They include information for reproducing dogs and also other crucial information that you can use to give your dog special attention. As well as transition period instruction to give dogs some time to change their diet to the new food.

Taste of the Wild High Prairie Grain-Free is for adults, and the feeding instructions are as follows.

WeightDaily Feeding for Adult Dogs (cups)
3-5 LBS1/3 – 1/2
5-10 LBS1/2 – 3/4
10-20 LBS3/4 – 1 and 1/2
20-30 LBS1 and 1/2 – 2
30-40 LBS2 – 2 and 1/3
40-60 LBS2 and 1/3 – 3
60-80 LBS3 – 3 and 3/4
80-100 LBS3 and 3/4 – 4 and 1/3
100-125 LBS4 and 1/3 – 5
125-150 LBS5 – 5 and 3/4
150-175 LBS5 and 3/4 – 6 and 1/2

For senior dogs Purina ONE SmartBlend Vibrant Maturity 7+ Adult Formula

WeightDaily Feeding (Cups)
3 – 12 LBS1/3 – 1
13 – 20 LBS1 – 1 and 1/2
21 – 35 LBS1 and 1/2 – 2 and 1/4
36 – 50 LBS2 and 1/4 – 3
51 – 75 LBS3 – 4
76 – 100 LBS4 – 5
OVER 100 LBS5 plus 1/4 for every 10 lbs. of body weight over 100 lbs.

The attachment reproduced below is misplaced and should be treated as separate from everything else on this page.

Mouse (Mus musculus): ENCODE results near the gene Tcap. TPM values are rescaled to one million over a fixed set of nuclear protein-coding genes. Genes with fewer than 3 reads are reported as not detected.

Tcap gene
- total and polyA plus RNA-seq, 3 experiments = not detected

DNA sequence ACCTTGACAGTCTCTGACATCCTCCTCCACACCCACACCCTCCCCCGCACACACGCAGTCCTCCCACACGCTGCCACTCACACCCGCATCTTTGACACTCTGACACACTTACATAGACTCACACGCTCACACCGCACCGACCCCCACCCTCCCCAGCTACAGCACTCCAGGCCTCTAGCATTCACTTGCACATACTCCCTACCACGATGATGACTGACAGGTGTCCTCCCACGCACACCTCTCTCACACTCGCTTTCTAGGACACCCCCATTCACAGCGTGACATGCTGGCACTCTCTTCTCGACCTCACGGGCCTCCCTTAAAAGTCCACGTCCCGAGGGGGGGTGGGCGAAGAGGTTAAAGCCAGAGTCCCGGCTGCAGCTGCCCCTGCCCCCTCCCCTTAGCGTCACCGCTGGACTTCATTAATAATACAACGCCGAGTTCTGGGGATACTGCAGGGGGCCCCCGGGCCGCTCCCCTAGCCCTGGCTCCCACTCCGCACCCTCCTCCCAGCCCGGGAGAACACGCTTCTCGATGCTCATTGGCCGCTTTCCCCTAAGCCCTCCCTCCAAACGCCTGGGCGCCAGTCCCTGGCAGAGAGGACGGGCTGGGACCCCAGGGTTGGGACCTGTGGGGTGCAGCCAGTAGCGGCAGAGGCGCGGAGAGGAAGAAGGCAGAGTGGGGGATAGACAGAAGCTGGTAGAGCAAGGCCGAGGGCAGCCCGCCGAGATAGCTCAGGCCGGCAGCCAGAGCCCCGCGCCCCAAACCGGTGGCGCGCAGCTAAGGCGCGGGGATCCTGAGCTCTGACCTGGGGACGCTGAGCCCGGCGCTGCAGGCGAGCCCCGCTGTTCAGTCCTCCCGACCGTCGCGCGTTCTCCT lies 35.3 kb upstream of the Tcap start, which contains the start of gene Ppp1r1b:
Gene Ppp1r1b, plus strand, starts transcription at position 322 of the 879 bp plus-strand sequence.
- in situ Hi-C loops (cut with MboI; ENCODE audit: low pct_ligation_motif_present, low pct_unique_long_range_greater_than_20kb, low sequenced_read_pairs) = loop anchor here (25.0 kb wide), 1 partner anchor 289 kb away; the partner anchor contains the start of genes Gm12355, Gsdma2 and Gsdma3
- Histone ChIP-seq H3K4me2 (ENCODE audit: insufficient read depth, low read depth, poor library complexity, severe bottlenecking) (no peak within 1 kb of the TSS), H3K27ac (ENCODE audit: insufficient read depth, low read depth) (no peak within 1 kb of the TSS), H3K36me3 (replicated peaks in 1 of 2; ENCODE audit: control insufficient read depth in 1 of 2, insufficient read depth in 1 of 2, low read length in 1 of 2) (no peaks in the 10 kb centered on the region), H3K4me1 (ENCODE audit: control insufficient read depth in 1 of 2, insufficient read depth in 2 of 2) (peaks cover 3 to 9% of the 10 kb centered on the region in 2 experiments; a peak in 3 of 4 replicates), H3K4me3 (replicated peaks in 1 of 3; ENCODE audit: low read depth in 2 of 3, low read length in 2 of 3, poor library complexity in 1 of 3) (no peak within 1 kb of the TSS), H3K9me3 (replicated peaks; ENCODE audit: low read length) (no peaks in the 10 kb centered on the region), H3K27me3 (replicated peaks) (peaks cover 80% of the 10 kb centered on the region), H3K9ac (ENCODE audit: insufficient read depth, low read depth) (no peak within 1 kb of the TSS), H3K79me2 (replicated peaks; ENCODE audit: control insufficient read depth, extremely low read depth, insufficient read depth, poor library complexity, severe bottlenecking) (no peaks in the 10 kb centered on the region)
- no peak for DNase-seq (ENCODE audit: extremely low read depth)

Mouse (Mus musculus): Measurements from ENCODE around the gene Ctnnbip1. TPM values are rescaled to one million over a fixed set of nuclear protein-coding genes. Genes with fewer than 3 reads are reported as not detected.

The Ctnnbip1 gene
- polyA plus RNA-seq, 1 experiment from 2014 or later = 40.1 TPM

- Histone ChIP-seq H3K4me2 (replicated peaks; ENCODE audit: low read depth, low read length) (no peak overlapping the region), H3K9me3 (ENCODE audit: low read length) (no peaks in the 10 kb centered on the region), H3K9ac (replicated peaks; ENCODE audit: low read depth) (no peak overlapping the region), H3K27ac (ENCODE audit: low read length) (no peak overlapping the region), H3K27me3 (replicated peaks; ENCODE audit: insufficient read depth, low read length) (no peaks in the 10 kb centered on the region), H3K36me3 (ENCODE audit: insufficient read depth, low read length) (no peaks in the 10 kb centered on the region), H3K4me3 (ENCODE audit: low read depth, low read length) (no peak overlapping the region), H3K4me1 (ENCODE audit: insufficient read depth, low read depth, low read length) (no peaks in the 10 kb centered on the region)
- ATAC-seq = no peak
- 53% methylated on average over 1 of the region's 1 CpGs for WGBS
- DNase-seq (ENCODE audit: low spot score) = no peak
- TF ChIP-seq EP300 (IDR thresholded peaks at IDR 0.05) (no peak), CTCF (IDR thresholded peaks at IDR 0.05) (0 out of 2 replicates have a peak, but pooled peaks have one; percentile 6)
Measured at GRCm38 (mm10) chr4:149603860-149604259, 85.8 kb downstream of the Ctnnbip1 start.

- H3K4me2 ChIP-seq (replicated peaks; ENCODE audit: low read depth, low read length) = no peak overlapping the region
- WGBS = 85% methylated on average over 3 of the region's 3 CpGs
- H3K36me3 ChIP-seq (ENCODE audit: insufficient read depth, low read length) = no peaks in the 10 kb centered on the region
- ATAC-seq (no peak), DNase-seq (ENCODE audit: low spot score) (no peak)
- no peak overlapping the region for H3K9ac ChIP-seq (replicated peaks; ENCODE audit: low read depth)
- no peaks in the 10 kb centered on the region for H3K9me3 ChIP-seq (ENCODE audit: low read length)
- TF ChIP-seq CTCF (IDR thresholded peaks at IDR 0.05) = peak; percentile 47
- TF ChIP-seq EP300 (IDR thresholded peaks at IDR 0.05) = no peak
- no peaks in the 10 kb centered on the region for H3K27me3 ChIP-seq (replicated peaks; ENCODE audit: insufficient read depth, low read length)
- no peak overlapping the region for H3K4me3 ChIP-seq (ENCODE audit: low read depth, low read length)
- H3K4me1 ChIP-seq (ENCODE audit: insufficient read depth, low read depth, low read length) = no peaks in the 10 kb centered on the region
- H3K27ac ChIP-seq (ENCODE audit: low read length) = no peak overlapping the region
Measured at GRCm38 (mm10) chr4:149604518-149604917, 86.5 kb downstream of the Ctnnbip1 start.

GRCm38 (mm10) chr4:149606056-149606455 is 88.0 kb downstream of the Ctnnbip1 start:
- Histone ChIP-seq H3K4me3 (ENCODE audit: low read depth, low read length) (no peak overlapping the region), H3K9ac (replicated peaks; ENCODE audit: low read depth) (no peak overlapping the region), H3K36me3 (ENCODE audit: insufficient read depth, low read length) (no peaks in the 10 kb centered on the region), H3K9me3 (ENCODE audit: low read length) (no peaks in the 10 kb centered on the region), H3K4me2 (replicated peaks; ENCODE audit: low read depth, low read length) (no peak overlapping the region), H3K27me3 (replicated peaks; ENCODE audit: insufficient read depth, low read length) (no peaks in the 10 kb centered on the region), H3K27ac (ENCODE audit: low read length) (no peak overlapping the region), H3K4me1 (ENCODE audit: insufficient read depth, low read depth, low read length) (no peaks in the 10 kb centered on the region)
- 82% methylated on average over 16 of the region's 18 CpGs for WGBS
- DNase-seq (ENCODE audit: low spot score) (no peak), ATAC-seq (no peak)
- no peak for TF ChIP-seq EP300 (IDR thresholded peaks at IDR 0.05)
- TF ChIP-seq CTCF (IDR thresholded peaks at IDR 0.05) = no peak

In Conclusion

It’s pretty complex to feed a dog. But with enough information and proper procedure, it should be a simple matter. Always be on the side of caution and always take advice from the vets. Feed your dogs with compatible food; always be mindful of your dogs’ physical and mental health before feeding them. 

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Richard Hayes

Hey there! Meet Richard Hayes, the big boss and marketing guru behind Pet Dog Planet. He's been a total doggo fanatic since forever and loves all kinds of pups, from tiny teacup Chihuahuas to big, burly Bulldogs. His absolute favorite pastime? Snuggling with adorable puppies—he can't get enough of those cute little faces! Plus, he's totally into iced coffee, chilling in hammocks, and, of course, more puppy cuddling!